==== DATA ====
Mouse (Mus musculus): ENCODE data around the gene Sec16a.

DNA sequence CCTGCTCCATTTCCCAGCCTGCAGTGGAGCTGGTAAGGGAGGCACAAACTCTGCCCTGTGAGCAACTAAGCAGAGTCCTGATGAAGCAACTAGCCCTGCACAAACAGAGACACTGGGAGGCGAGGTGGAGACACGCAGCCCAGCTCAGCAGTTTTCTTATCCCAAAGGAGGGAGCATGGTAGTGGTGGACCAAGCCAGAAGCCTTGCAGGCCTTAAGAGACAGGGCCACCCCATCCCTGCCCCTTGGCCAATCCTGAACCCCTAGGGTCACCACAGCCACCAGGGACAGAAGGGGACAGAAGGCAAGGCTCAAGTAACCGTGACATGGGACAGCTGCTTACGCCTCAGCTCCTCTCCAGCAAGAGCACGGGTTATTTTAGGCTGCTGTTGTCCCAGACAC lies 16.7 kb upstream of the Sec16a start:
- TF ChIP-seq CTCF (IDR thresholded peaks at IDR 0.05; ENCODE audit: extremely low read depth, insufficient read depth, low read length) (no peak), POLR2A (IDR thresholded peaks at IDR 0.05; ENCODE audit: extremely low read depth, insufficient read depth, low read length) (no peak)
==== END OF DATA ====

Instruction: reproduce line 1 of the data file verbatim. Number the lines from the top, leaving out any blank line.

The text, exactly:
Mouse (Mus musculus): ENCODE data around the gene Sec16a.